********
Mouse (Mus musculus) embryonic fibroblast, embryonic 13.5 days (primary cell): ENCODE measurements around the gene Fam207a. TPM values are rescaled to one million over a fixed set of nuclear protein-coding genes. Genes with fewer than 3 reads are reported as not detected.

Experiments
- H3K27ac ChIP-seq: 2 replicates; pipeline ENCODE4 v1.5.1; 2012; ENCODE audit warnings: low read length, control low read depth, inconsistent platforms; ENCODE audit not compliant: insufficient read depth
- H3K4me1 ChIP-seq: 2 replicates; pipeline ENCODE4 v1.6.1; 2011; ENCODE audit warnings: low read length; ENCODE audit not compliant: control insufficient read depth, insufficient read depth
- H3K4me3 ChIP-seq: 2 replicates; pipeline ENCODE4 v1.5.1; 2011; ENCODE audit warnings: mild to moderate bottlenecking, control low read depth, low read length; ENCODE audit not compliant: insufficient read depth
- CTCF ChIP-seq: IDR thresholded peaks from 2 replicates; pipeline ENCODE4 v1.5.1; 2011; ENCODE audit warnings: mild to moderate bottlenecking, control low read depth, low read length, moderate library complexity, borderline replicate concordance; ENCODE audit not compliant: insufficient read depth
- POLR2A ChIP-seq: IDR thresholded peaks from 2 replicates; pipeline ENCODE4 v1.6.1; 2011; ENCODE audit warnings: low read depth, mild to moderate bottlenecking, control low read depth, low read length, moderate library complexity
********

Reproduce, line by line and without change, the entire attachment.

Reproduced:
Mouse (Mus musculus) embryonic fibroblast, embryonic 13.5 days (primary cell): ENCODE measurements around the gene Fam207a. TPM values are rescaled to one million over a fixed set of nuclear protein-coding genes. Genes with fewer than 3 reads are reported as not detected.

Experiments
- H3K27ac ChIP-seq: 2 replicates; pipeline ENCODE4 v1.5.1; 2012; ENCODE audit warnings: low read length, control low read depth, inconsistent platforms; ENCODE audit not compliant: insufficient read depth
- H3K4me1 ChIP-seq: 2 replicates; pipeline ENCODE4 v1.6.1; 2011; ENCODE audit warnings: low read length; ENCODE audit not compliant: control insufficient read depth, insufficient read depth
- H3K4me3 ChIP-seq: 2 replicates; pipeline ENCODE4 v1.5.1; 2011; ENCODE audit warnings: mild to moderate bottlenecking, control low read depth, low read length; ENCODE audit not compliant: insufficient read depth
- CTCF ChIP-seq: IDR thresholded peaks from 2 replicates; pipeline ENCODE4 v1.5.1; 2011; ENCODE audit warnings: mild to moderate bottlenecking, control low read depth, low read length, moderate library complexity, borderline replicate concordance; ENCODE audit not compliant: insufficient read depth
- POLR2A ChIP-seq: IDR thresholded peaks from 2 replicates; pipeline ENCODE4 v1.6.1; 2011; ENCODE audit warnings: low read depth, mild to moderate bottlenecking, control low read depth, low read length, moderate library complexity